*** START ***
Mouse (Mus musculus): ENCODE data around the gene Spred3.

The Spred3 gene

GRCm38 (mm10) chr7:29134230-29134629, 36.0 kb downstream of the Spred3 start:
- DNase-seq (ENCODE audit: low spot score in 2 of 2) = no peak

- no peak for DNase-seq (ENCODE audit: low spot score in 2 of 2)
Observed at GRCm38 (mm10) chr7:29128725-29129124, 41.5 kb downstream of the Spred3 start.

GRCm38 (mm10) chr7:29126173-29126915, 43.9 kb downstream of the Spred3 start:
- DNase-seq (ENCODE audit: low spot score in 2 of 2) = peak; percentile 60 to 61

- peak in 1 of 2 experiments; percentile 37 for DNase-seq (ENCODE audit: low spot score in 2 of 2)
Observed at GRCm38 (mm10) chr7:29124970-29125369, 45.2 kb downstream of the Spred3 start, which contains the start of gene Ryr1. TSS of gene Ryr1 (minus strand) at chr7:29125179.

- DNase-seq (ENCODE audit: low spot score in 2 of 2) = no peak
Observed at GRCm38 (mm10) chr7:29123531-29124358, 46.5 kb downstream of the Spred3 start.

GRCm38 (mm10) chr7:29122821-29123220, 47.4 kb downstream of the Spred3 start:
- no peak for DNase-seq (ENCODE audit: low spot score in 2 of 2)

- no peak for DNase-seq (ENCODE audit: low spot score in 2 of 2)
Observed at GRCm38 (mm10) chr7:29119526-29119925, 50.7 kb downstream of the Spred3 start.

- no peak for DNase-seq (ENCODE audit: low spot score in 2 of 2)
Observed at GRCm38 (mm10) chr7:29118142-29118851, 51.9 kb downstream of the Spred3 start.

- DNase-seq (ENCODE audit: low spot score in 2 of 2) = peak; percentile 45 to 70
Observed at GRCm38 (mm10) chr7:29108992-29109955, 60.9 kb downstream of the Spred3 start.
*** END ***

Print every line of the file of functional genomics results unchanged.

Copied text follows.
Mouse (Mus musculus): ENCODE data around the gene Spred3.

The Spred3 gene

GRCm38 (mm10) chr7:29134230-29134629, 36.0 kb downstream of the Spred3 start:
- DNase-seq (ENCODE audit: low spot score in 2 of 2) = no peak

- no peak for DNase-seq (ENCODE audit: low spot score in 2 of 2)
Observed at GRCm38 (mm10) chr7:29128725-29129124, 41.5 kb downstream of the Spred3 start.

GRCm38 (mm10) chr7:29126173-29126915, 43.9 kb downstream of the Spred3 start:
- DNase-seq (ENCODE audit: low spot score in 2 of 2) = peak; percentile 60 to 61

- peak in 1 of 2 experiments; percentile 37 for DNase-seq (ENCODE audit: low spot score in 2 of 2)
Observed at GRCm38 (mm10) chr7:29124970-29125369, 45.2 kb downstream of the Spred3 start, which contains the start of gene Ryr1. TSS of gene Ryr1 (minus strand) at chr7:29125179.

- DNase-seq (ENCODE audit: low spot score in 2 of 2) = no peak
Observed at GRCm38 (mm10) chr7:29123531-29124358, 46.5 kb downstream of the Spred3 start.

GRCm38 (mm10) chr7:29122821-29123220, 47.4 kb downstream of the Spred3 start:
- no peak for DNase-seq (ENCODE audit: low spot score in 2 of 2)

- no peak for DNase-seq (ENCODE audit: low spot score in 2 of 2)
Observed at GRCm38 (mm10) chr7:29119526-29119925, 50.7 kb downstream of the Spred3 start.

- no peak for DNase-seq (ENCODE audit: low spot score in 2 of 2)
Observed at GRCm38 (mm10) chr7:29118142-29118851, 51.9 kb downstream of the Spred3 start.

- DNase-seq (ENCODE audit: low spot score in 2 of 2) = peak; percentile 45 to 70
Observed at GRCm38 (mm10) chr7:29108992-29109955, 60.9 kb downstream of the Spred3 start.